Running the machine is easy, and produces good, clean, accurate results. The challenge is in the design software, which I am still figuring out. The majority of CAD software for CNC use is overpriced and over complicated, so I am trying a variety of open source alternatives and less expensive trial software. Once I find something that works, running the completed designs through the EMC2 control software and the Fireball should be effortless, and should enable me to make some very cool stuff in very little time.

Fireball v90 Probotix CNC Router Open Box

Fireball v90 Probotix CNC Router Open Box

CNC Router Parts Laid Out

CNC Router Parts Laid Out

Probotix Fireball CNC Router - Partial Asembly

CNC Router - Partial Asembly

CNC Router from Probotix - Full Setup

CNC Router - Full Setup with Computer

Today, I made a can of nuts and stuffed it with monkeys.

Yesterday, via their blog, Woot released a papercraft version of a classic prank: the can of nuts filled with springy snakes that leap out and surprise, anger and confuse an unsuspecting (supposedly) victim. Woot added a very Woot-like twist to the prank by substituting springy screaming monkeys that leap out in place of the classic snakes. Of course, being made of card-stock, the whole prank lacked a certain believability factor. Nevertheless, since I have enjoyed papercrafting in the past, I could not resist taking up the minor challenge of building the thing.

Woot's Fancy Mixed Nuts - A Papercraft April Fool's day prank

Woot's Fancy Mixed Nuts - A Papercraft April Fool's day prank

The whole process took about an hour — Woot’s design had some small details that took some patience with a hobby knife to prepare. The monkeys were especially delicate. Thirteen different minisucle parts for each monkey had to be individually trimmed from the printed sheet, some of them barely an eighth-inch across. After some careful cutting, not so careful folding, and patient glueing, I completed the kit. A test run was successful; the monkeys successfully sprung out of their container after opening with as much vigor and speed as one could hope for from paper springs. It was both cheesy and horrible, yet still it worked much better than expected. I packed the parts separately so as to avoid ruining the limited spring of the paper, and waited until this morning to deliver the result to an unsuspecting victim.

Building the Woot Papercraft Mixed Nuts April Fool's Day Prank

Papercraft takes a sharp hobby knife, tacky glue, and patience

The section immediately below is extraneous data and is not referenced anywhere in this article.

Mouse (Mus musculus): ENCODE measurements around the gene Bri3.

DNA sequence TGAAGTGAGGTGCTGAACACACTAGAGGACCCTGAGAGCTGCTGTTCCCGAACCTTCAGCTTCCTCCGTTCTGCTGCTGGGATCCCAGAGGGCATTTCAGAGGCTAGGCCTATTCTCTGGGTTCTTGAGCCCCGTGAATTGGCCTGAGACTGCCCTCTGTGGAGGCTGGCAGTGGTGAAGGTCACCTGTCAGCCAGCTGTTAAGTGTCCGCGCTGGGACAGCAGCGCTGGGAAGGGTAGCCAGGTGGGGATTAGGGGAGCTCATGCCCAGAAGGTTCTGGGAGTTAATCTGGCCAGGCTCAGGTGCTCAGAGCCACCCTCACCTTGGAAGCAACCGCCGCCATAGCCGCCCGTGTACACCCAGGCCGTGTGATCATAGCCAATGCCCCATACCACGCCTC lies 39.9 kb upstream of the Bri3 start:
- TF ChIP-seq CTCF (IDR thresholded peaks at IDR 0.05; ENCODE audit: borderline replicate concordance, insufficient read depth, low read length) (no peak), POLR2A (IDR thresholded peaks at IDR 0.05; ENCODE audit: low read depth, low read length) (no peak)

After a quick re-assembly, I gave the thing to my brother today. His skepticism was apparent as he took the paper tube and opened it apprehensively. One solitary monkey half-heatedly oozed from the paper tube of mixed nuts, and the other two stuck behind requiring a show of force to wrest them from their hiding spot. Apparently, I packed them in a bit too tight, or overlaped, or maybe the paper springs only had enough juice in them for that first test run the previous night. Whatever the case, it was a disappointing result. Despite the poor showing, I was and am still impressed with the creativity of Woot’s April Fool’s day offering, and had fun assembling their kit. Maybe with some modifications, I could make a version that worked…

A completed flying woot monkey papercraft

A completed papercraft flying woot monkey

Woot's can of mixed nuts - a papercraft April Fool's day prank

A can of mixed nuts? Or a dangerous trap?

I built an arcade cabinet for my brother

I built this arcade cabinet as a christmas gift for my brother. After everything he has done to help me this past year, I knew I had to give him an epic gift, so this is what I came up with. The desktop based design turned out great, and makes it easy to sit in front of it for long gaming sessions. I spent most of my free time in early December working on it, and it came out great!

I built it in my garage from my own plans I designed in Google SketchUp. It uses an old Dell 1907FP lcd monitor as the screen and competition grade controls I bought from Ultimarc online. The top marquee has a fluorescent light behind it that lights up the acrylic and paper image in front of it. The rest is built mostly from MDF and finished with textured spray-paint and t-molding. It works as a peripheral right now, connecting through USB to an external computer, but we have a ATOM based small computer on order that I will mount inside so it will be self-contained and only require a power connection.

The project was fun and a great learning experience, and I felt it was a worthy gift for my brother.

I am posting a full guide on how I made it with more pics here.

Homemade Desktop Arcade Cabinet

I built this desktop arcade cabinet as a christmas gift for my brother. I built it in my garage from my own plans I designed in Google SketchUp. It uses an old Dell 1907FP LCD monitor as the screen and competition grade controls I bought from Ultimarc. The top marquee has a fluorescent light behind it that lights up the acrylic and paper image in front of it. The rest is built mostly from MDF and finished with textured spray-paint and t-molding. It works as a peripheral right now, connecting through USB to an external computer, but we have a ATOM based small computer on order that I will mount inside so it will be self-contained and only require a power connection.

I will post a full instruction guide eventually, but until then enjoy these build photos.

Super Mario World! (The best Mario)

I designed the original plans in Google SketchUp.

Cutting the side panels

A cut side panel

Gluing the supports to the base

Close up of the counter-sunk screws reinforcing the glued supports

Preparing the monitor mount

Paste on wood putty, sand, repeat about 4X

Spray painting, one of many coats.

Controls template file I made in photoshop

Placing the templates on the controller board.

Marked the holes to drill out from the templates.

Drilling for the controls, I used a 1 1/8″ spade bit.

The controls

My hopefully not too messy wiring

Wider view of the wiring